Wirewound resistor is historically the first type of resistors. Its resistive element is made of Cu/Ni or Ni/Cr wire that is wound around ceramic or polymer core. Wire diameter starts from 12 m. Its resistivity is 50-130 cm. Wire ends are welded to the metal terminals (caps, rings, rods). The winding is coated by high temperature polymer or ceramic enamel.
Example of modern precision (TCR 10 ppm/K, tolerance 0.005%) wirewound resistor is Vishay Ultronix wirewound resistor:
Sometimes special bifilar noninductive winding is used to reduce inductance of wirewound resistor. The winding is made using 2 parallel wires. The wires are shortened at the one end of winding. Two wire ends coming out in the second end of winding are separately connected to the resistor terminals.
Bifilar noninductive winding may be made of two separate wires wound in opposing directions and connected in parallel at the ends (see below). It is called Ayrton-Perry winding.
Extremely low values achievable
High temperature capability
Limited range of values (low values only)
Resistive element (see right picture below) is cut from the strip of resistive material and welded to the copper leads. The resistive value is adjust by laser cuts. Then the element is molded into cylindrical plastic body (see left picture below). This construction is used for low-value (less than 1) resistors.
The modern metal-strip chip resistors comprise strip of resistive material welded to strip-like copper terminals.
In 1930s appeared Allen-Bradley carbon composition resistors and started to replace wirewound resistors. Carbon composition usage has been declining in1990s due to poor environmental performance and high prices. But in special cases (pulse load) they are very useful. Company Jaro developed surface mount MELF version of carbon composition resistors (see picture below). The RM, (carbon-ceramic) and RO, (carbon-polymer) series of carbon composite resistors are intended for replacing 1 W and 2 W leaded carbon composition resistors.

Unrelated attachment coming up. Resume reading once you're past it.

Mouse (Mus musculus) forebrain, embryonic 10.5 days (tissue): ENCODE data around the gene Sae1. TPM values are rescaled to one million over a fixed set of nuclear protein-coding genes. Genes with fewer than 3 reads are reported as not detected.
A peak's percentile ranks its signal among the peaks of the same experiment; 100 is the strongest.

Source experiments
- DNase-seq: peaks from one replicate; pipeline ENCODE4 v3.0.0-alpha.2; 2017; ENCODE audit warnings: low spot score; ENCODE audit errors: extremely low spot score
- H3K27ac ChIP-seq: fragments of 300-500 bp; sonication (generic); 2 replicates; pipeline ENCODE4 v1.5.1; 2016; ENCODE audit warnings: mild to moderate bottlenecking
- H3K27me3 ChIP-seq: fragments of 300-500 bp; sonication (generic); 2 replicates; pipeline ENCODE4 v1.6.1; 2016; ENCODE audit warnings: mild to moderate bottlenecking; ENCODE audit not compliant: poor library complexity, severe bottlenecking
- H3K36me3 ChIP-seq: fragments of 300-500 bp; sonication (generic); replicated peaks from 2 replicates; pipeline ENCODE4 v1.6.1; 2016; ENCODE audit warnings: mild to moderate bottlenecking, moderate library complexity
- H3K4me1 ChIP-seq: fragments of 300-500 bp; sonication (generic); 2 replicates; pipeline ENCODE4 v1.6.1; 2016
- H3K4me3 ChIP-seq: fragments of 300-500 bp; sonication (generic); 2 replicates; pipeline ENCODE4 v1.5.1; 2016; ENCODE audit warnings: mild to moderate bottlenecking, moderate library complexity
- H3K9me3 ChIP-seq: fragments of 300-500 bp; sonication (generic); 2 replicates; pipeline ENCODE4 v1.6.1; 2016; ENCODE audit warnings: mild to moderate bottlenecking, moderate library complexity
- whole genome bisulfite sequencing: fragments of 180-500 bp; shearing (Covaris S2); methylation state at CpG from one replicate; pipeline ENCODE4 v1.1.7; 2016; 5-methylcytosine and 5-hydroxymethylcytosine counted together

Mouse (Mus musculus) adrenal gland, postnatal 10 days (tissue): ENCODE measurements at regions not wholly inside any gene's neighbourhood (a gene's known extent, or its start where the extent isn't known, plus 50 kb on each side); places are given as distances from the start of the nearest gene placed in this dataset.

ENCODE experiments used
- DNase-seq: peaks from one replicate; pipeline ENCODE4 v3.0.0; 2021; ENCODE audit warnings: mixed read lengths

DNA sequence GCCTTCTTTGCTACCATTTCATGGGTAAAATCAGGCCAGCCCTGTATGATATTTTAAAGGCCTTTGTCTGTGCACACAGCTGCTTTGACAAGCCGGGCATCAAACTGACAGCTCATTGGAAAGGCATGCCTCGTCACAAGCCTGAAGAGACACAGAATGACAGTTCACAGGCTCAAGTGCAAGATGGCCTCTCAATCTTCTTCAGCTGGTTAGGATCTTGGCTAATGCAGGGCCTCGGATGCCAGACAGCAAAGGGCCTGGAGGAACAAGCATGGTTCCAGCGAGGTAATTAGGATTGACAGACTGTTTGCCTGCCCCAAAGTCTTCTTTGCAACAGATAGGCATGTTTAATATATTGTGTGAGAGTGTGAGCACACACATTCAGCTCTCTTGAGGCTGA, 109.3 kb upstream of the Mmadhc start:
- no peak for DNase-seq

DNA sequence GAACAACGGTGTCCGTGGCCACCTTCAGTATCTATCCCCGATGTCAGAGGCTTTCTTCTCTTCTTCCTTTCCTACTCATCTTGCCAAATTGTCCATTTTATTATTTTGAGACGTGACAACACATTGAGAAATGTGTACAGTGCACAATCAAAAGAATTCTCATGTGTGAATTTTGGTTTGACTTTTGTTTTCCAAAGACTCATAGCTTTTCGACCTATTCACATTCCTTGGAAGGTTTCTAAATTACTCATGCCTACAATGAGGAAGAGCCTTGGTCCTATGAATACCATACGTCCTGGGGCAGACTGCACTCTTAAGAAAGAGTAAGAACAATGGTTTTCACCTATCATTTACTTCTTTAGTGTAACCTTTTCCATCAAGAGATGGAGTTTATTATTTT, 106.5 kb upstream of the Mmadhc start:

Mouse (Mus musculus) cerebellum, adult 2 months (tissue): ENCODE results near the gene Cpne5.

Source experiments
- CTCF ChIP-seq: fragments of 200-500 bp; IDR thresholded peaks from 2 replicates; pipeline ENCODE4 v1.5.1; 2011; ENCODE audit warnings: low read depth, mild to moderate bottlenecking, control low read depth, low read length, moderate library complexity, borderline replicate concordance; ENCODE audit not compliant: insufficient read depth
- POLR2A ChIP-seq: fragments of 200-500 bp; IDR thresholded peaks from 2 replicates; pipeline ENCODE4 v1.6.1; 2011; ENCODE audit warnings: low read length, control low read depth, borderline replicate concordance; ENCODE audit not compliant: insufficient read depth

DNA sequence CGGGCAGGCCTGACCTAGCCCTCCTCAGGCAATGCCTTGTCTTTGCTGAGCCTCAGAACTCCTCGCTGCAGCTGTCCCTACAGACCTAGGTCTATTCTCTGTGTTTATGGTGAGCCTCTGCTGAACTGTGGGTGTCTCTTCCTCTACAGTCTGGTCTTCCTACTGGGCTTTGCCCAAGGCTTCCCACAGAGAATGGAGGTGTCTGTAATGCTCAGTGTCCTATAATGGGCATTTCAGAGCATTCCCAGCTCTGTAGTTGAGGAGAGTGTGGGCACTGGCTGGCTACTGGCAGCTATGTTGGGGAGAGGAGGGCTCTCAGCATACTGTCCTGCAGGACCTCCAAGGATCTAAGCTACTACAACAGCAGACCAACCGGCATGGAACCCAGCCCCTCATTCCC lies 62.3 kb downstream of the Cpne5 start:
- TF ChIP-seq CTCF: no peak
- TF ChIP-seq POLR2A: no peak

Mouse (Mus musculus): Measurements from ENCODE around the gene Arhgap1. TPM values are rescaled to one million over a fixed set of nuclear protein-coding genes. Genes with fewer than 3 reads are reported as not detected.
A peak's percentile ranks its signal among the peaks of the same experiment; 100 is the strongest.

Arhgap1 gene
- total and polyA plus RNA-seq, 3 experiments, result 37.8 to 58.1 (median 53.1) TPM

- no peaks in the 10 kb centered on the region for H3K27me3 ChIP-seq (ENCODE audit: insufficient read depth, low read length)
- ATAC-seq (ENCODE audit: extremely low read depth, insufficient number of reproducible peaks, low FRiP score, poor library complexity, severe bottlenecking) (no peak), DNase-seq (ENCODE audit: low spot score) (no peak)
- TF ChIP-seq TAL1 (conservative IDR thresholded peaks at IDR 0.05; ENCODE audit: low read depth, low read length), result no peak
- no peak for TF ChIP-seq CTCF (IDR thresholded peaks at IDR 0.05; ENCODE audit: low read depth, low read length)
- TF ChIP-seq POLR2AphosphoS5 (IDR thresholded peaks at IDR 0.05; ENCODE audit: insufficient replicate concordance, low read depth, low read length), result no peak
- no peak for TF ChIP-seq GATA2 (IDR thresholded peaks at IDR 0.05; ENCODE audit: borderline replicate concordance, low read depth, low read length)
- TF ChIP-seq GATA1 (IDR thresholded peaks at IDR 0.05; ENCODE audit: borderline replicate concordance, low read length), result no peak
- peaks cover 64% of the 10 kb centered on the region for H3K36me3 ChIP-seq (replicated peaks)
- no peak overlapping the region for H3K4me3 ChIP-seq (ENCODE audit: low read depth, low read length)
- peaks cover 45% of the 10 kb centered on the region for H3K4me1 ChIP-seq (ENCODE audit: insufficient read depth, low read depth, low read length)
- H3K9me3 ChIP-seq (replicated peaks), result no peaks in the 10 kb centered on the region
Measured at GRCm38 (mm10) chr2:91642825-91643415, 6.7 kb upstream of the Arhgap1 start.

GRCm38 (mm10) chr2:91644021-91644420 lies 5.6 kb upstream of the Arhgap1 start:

Highest precision and stability
High-stability and low-noise resistors must have metallic resistive element. But it was impossible
to build non-inductive and simultaneously high-resistance bulk metal element,
to compensate inherently positive TCR of metals.
The both problems were solved by Dr. Felix Zandman who developed in 1962 foil resistor and founded Vishay company. Modern Vishay S102C resistor has TCR as low as 0.6ppm/K and tolerance 0.001%. Tracking TCR 0.1ppm/K is available (see paragraph 2.1).
Typically Bulk Metal Foil resistor features a non-inductive (<0.08 μH) and non-capacitive design, offers a rise time of 1.0 ns, with effectively no ringing, a thermal stabilization time below 1 s (nominal value achieved within 10 ppm of steady state value), current noise below 0.010 µV/V or below -40 dB, voltage coefficient below 0.1 ppm/V, and thermal EMF of about 0.05 μV/°C.
Thin (2.5…5 m) metal foil is glued to ceramic substrate. The difference between thermal expansion of foil and ceramics results in foil compression. Foil compression decreases its resistance and therefore compensates for small positive TCR of the foil.
The serpentine patterns are formed by etching of the foil (see picture below). It increases substantially resistance of the foil element. Trimming of resistance is discrete – by cutting of jumpers between special patterns. So all patterns that conduct a current are not damaged by laser beam and foil intrinsic properties do not suffer.
All above considered resistors have resistive element manufactured from bulk material. Nevertheless, majority of the modern resistors have film resistive element. It is convenient to characterize resistive property of a film by “sheet resistivity” that may be expressed in the terms of film material resistivity and film thickness :